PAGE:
Visier CEO John Schwarz: decentralized BI is not the answer

Profile picture for user jreed By Jon Reed October 9, 2015
Summary:
Visio CEO John Schwarz isn't just critical of "big BI." He's also got issues with decentralized BI. In part two of our series, we find out why.

girl-on-chalkboard

In my first piece with Visier CEO John Schwarz, he didn't hold back on the problems with "big BI" solutions, and why he left such companies to co-found Visier. But he had equally critical things to say about the rise of "small BI."

In this piece, we'll get into his critique of the decentralized BI solutions that have thrived in the wake of legacy BI solutions. Schwarz also provided a detailed looked at workforce analytics in action, and how one of his customers is addressing a common talent issue: the problem of attrition, and recruiting a diverse talent pool.

What's the problem with decentralized BI?

Schwarz sees the centralized/decentralized BI trends as cyclical:

The hype cycle around analytics is that we go through these phases where we oscillate between centralized and decentralized approaches to solving problems. We typically start with a decentralized approach because it's simpler, it speaks to a specific end user, and it solves that user's problem.

We tend to idealize decentralized BI solutions as "empowering users," but Schwarz advises caution:

The user buys a decentralized BI solution, they evangelize and propagate the solution throughout the enterprise, and then pretty soon everybody has that solution. The problem with it is that everybody has a solution, but they don't talk to each other. They cannot be managed, they cannot be correlated and it's a mess.

Up until the last few years, the pendulum was in favor of centralized BI:

Then the pendulum swings and people start to aggregate and consolidate and centralize and manage, but the managed world gets to be unwieldy, it gets to be too heavy, right? People can't get individual needs solved, so we start, again, decentralizing. Well, we're at this phase where we've had Tableau and QlikTech and Domo and other players out there preaching the decentralized solution, which is great for the individual user, because it's flexible and nimble.

Actually, that sounds pretty good to me Mr. Schwarz. So what's the issue? He adds:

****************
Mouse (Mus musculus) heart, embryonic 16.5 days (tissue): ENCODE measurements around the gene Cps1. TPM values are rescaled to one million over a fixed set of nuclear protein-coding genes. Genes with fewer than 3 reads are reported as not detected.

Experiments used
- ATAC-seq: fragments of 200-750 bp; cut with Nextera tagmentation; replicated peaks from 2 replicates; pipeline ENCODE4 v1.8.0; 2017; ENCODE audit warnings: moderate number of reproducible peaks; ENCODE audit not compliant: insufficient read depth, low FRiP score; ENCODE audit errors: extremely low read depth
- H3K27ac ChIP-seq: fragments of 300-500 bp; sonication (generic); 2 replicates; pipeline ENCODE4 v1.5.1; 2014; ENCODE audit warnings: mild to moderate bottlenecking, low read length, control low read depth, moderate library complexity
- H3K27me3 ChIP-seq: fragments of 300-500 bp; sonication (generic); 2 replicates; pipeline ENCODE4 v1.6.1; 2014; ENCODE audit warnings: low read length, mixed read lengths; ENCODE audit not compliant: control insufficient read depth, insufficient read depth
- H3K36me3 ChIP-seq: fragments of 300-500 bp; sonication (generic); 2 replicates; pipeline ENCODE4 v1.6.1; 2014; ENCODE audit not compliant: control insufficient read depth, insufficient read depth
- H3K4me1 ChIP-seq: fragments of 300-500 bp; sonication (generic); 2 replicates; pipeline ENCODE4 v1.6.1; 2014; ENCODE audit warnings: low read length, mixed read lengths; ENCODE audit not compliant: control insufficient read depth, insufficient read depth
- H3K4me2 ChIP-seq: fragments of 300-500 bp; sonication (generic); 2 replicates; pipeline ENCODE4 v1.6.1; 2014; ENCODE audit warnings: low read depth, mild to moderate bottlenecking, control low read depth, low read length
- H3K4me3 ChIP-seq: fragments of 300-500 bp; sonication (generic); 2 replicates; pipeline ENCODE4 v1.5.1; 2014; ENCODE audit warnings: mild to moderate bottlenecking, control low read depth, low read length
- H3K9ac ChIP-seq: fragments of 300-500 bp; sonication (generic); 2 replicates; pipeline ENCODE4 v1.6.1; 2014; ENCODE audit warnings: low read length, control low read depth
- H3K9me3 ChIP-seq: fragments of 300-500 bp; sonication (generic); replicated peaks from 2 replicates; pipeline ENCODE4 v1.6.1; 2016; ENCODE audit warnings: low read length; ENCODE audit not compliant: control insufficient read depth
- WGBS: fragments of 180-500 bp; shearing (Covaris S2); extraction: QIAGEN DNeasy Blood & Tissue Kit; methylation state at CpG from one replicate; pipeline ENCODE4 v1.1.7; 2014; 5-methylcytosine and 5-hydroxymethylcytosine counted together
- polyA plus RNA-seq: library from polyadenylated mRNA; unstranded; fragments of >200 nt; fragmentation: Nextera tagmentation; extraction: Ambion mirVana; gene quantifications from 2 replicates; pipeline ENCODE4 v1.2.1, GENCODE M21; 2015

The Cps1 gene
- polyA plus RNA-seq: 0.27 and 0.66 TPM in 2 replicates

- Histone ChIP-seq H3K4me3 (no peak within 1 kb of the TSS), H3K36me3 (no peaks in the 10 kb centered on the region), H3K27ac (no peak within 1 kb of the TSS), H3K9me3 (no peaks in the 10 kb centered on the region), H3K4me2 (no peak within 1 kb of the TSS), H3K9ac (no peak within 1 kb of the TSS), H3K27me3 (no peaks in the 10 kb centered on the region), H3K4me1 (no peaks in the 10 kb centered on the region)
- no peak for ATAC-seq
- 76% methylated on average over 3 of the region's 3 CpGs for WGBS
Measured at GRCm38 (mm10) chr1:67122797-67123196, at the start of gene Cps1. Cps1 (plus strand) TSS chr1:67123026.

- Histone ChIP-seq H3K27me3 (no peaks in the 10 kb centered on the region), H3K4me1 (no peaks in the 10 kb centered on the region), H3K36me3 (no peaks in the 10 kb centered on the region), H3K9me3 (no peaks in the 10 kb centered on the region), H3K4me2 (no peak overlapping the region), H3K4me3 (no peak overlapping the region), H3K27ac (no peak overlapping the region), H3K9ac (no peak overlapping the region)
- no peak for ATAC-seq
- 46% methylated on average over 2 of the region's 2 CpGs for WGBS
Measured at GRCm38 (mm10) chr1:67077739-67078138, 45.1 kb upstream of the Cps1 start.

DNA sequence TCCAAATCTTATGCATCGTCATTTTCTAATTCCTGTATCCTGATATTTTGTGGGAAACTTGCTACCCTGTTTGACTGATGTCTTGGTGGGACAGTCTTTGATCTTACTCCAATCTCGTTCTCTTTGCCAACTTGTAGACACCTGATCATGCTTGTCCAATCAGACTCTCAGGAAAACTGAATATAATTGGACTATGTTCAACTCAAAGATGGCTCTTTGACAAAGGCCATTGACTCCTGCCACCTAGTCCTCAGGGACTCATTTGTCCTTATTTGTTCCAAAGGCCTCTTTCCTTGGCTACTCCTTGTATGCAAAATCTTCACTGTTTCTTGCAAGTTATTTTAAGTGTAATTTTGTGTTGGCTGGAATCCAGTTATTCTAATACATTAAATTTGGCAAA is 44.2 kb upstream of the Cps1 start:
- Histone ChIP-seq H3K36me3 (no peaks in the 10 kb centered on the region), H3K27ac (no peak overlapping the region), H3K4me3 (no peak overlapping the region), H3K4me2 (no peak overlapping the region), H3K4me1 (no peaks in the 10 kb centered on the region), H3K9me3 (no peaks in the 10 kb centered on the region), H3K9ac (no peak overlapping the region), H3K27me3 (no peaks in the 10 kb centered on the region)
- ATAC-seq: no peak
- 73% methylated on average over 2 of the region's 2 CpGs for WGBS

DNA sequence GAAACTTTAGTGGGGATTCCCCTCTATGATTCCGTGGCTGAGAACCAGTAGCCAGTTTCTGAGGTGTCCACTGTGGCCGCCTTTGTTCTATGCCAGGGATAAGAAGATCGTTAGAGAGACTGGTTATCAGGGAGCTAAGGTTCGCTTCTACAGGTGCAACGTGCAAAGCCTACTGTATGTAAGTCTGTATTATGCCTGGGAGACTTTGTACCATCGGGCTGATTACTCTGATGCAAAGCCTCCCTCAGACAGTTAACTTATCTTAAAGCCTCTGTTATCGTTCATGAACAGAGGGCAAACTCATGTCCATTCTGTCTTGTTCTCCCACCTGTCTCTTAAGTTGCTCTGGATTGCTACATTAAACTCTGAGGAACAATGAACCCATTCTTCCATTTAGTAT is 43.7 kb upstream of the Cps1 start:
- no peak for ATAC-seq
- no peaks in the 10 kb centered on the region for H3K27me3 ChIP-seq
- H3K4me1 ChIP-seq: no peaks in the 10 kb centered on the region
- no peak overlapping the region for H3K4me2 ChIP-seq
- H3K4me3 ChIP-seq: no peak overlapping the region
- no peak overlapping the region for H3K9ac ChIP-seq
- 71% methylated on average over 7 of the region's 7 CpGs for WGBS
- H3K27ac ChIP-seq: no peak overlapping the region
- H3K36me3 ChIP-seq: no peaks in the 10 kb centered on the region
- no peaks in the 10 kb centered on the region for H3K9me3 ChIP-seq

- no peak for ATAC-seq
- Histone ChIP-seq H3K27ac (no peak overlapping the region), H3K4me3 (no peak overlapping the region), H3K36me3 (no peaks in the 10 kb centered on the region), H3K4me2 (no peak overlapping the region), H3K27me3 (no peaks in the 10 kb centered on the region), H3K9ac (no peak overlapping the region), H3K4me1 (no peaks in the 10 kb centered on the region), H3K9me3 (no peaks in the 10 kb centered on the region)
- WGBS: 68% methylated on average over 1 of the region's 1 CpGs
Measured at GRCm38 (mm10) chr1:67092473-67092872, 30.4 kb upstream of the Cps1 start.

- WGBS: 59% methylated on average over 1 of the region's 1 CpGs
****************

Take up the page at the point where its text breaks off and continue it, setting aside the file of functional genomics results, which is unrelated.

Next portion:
It sucks at the enterprise level because it's impossible to manage, you cannot correlate, you cannot get consistency, efficiency goes to hell and you end up in a mess where people argue about whose data is what. We're one of the companies that's coming in to put some structure around the rather crazy, unwashed, bubbling mess of analytics that are being done either on spreadsheets, or on some of these simpler analytic tools.

Democratizing BI is the (clear throat) "cool vendor" way to go. But the way Schwarz was talking, I figured he'd feel different. So does Visier want to get their analytics in the hands of all HR users? Short answer: no. Schwarz:

We aim at about ten percent of the customer population to be the right user base. In essence, everybody who's a manager of people in any organization is the right target for us. Not every customer goes there day one, but ultimately we hope that they all will.

At last, a vendor that isn't trying to "democratize dashboards." Schwarz:

The domain that we're solving now is about people. The data that we have is pretty sensitive; you don't want it to be kind of completely available to everybody. Our customers, which range in size from two thousand employees at the low end to ninety thousand employees at the high end, identify the qualified, authorized management folk to understand what's happening in their organizations.

John-Schwarz
John Schwarz

Use case number one: employee attrition leads to diversity setback

It's always helpful to hear vendors say exactly what they do, and what they don't. But I wanted a specific use case. Schwarz started with an example of employee attrition. Attrition is always a problem if you're leaking talent, but it gets worse when your diversity goals are undermined. Schwarz provided an actual example that he extrapolates here:

Let's say you're a company that is trying to improve the diversity of its employees; a pretty important objective these days, and in many industries, demanded by regulatory rules. So you set certain recruiting objective to hire a set number of diverse candidates... Then, after you've spent all this money, at the end of a year, your results are no different than they had been. Despite the fact that you recruited with preference for diverse candidates, and you have promoted a preference for diverse candidates, you lost them through attrition. So what do you do?

Schwarz says their solution has helped customers like this one:

We can tell you not only who's leaving the business - which most applications actually do track - but we can tell you why people are leaving the business, and when they are leaving the business relative to their career or relative to their new job.